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Herdan dimension

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1. Problem and history

The relation between vocabulary V and text length N (in the number of words) has been many times used as a structural or stylistic characteristic of a text. The problem was discussed by Gustav Herdan (1966: 15) in the following way: ‘... the ratio V/\sqrt{N} is of no use since it is obvious that its value changes with sample size, N growing much faster than V. It can therefore not serve as a parameter of the universe of discourse, be the latter a text or a group of texts; the ratio V/N is not much better in this respect. However, the relation log V/log N has proved satisfactory.’ Herdan (1960: 27-28) derived this parameter from the characteristic of text dynamics contained in equations:

dV/dt = βVG

dN/dt = αNG ,

where α, β are specific constants, G measures “environmental” conditions of a text growth and t is time. After elimination of G and integration, equation

 V = bN^{\beta/\alpha}\quad

is obtained. With b = 1 and log b = 0, and with C = β/α the resulting equation is

log V = C log N .

For observed texts, in the log-log grid, the relation becomes a line. However, the application of the concept of dimension offers another explanation of the logarithmic transformation of these two sets. This has been mentioned in Hřebíček (2003).

2. Hypothesis:

Parameter logV / logN can be understood as the inverted form of similarity (or fractal) dimension defined on the respective sets.

3. Derivation

The concept of Herdan text dimension can be derived with the help of the intuitive presentation of topological dimension presented by Voss (1988: 28-29). An object of dimension D = 1 consisting of N parts (i. e., a line divided into N equal parts) can be scaled by ratio r = 1/N, so that Nr1 / 1 = 1. For a two-dimensional object, r = 1 / N1 / 2 and Nr2 = 1. For a three-dimensional object, r = 1 / N1 / 3 and Nr3 = 1. Etc. Voss presents the following general formula:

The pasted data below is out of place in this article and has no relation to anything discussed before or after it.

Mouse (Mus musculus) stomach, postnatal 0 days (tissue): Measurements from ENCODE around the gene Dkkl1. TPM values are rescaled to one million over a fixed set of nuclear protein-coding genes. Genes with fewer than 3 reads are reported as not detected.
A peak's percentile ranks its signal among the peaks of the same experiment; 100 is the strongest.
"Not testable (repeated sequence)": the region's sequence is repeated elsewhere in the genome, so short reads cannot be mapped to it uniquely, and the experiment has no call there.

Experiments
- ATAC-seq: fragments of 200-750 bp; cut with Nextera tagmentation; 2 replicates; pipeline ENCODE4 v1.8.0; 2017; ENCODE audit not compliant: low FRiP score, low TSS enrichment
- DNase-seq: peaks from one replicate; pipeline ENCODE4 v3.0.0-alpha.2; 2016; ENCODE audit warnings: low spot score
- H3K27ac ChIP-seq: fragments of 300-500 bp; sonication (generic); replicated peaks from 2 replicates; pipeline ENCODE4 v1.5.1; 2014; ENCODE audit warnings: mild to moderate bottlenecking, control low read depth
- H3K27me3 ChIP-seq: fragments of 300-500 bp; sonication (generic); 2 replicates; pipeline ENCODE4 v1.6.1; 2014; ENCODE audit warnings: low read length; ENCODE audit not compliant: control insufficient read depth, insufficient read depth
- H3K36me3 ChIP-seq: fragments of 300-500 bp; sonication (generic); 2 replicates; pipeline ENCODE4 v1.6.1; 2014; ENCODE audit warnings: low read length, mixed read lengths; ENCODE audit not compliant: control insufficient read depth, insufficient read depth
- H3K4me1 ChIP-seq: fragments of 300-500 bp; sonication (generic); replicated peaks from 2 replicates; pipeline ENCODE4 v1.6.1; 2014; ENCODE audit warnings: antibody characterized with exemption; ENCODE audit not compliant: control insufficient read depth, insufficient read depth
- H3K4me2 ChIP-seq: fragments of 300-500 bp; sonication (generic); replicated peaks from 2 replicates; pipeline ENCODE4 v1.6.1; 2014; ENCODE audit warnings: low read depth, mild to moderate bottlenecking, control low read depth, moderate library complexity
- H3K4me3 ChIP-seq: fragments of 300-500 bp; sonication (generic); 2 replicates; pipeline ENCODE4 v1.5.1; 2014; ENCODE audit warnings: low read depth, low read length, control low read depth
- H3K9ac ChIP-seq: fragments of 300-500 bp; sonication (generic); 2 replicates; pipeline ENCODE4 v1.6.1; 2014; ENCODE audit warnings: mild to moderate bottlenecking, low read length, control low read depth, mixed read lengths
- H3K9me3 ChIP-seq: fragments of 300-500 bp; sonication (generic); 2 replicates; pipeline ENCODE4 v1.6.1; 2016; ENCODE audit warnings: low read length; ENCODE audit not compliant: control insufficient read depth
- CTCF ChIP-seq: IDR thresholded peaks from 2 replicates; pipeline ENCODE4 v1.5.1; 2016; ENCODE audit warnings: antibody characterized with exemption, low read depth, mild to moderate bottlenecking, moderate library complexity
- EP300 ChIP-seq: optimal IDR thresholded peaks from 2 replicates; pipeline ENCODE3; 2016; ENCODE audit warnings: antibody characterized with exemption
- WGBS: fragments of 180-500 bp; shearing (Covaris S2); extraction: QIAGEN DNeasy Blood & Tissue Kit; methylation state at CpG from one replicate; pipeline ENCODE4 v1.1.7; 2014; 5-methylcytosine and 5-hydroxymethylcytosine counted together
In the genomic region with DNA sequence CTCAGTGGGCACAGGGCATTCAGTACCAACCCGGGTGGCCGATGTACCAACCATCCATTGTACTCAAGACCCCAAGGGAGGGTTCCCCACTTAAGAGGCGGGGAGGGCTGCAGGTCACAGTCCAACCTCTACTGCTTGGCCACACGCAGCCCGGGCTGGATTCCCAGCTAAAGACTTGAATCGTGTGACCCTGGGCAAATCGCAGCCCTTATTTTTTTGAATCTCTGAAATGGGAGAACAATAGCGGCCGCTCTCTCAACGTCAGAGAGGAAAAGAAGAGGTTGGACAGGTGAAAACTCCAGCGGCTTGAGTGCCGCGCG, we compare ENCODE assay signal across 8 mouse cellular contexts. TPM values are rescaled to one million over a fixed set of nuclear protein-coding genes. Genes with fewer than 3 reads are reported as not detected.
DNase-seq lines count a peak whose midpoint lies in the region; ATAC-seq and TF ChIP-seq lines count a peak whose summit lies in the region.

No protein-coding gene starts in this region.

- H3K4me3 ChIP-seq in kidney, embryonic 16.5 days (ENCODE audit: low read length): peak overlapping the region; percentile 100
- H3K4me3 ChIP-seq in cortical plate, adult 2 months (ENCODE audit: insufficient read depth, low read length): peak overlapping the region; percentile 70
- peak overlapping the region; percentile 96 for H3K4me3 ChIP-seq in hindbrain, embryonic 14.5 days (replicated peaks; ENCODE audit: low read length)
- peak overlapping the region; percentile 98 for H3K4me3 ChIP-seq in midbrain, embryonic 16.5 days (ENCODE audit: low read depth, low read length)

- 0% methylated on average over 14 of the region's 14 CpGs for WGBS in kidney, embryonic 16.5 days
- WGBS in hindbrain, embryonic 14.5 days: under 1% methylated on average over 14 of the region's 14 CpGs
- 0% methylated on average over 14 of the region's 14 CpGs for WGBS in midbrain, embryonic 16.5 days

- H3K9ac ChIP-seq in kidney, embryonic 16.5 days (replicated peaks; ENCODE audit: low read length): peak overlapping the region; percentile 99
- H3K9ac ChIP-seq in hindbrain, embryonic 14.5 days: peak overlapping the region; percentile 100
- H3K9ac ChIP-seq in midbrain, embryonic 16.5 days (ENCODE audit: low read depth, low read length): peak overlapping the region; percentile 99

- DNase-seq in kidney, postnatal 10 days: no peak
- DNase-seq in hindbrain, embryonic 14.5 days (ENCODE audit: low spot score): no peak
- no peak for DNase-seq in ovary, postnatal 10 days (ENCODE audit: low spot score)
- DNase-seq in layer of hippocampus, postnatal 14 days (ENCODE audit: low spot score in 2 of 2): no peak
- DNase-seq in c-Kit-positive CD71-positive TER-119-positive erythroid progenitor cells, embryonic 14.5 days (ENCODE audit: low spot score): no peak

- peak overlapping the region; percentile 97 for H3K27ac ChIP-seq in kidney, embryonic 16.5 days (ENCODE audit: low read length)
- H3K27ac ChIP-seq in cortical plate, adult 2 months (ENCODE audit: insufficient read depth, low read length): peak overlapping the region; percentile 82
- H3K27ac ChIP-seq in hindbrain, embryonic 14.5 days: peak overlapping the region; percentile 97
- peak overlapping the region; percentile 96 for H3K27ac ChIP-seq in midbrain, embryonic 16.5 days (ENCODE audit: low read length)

(1) NrD = 1.

As Falconer (1990: 36) stresses, ‘Fundamental to most definitions of dimension is the idea of measurement at scale δ.’ In the case of the cardinal numbers of the two sets discussed, vocabulary and text length, the former is used as a “rule” for measuring the latter. Consequently, the ratio r = 1/V is used as the appropriate scale.

Example: In the first chapter of Jane Austen’s Pride and prejudice the following values were observed: V = 222 and N = 506. When they are substituted to formula (1),

(2)A D= \frac{logN}{logV}=1.15249

is obtained.

Example: From a poem in the Ottoman language (a ghazel by Mahmud Baki) with N = 60 and V = 42, the value of D = 1.09543 was obtained.

If an arbitrary text contains the respective sets with V = 5 and N = 15, then D = 1.6826. While parameter log V/log N ranges in interval [0; 1], its inverted values belong to interval [1; ∞]. The minimal value of D = 1 corresponds to a text with V = N. The concept of dimension can be imagined as a simple line; if D increases, the line expands into a plain. With D > 2 the dimension expands into a space. The absolute majority of observed texts has D between 1 and 2. This characteristics provides information concerning the internal filling in of the semantic space generated by texts. Using Herdan dimension, different texts even in different languages can be mutually compared. As Voss indicates in the quoted work, relation (2) is usually called similarity or fractal dimension of the respective sets. It is evident that the dynamic and structural-semantic pictures of texts are joined.


4. Author: L. Hřebíček.


5. References

Falconer, G. (1990). Fractal geometry. Mathematical foundations and applications. Chichester – New York: Wiley.

Herdan, G. (1960). Type-token mathematics. The Hague: Mouton.

Herdan, G. (1966). The advanced theory of language as choice and chance. Berlin – Heidelberg – New York: Springer.

Hřebíček, L. (2003). Denotative analysis and Turkish texts. Archiv orientální 71, 187-198.

Voss, R. F. (1988). Fractals in nature: From characterization to simulation. In: Peitgen, H.-O., Saupe, D. (eds). The science of fractal images. New York – Berlin – Heidelberg: Springer.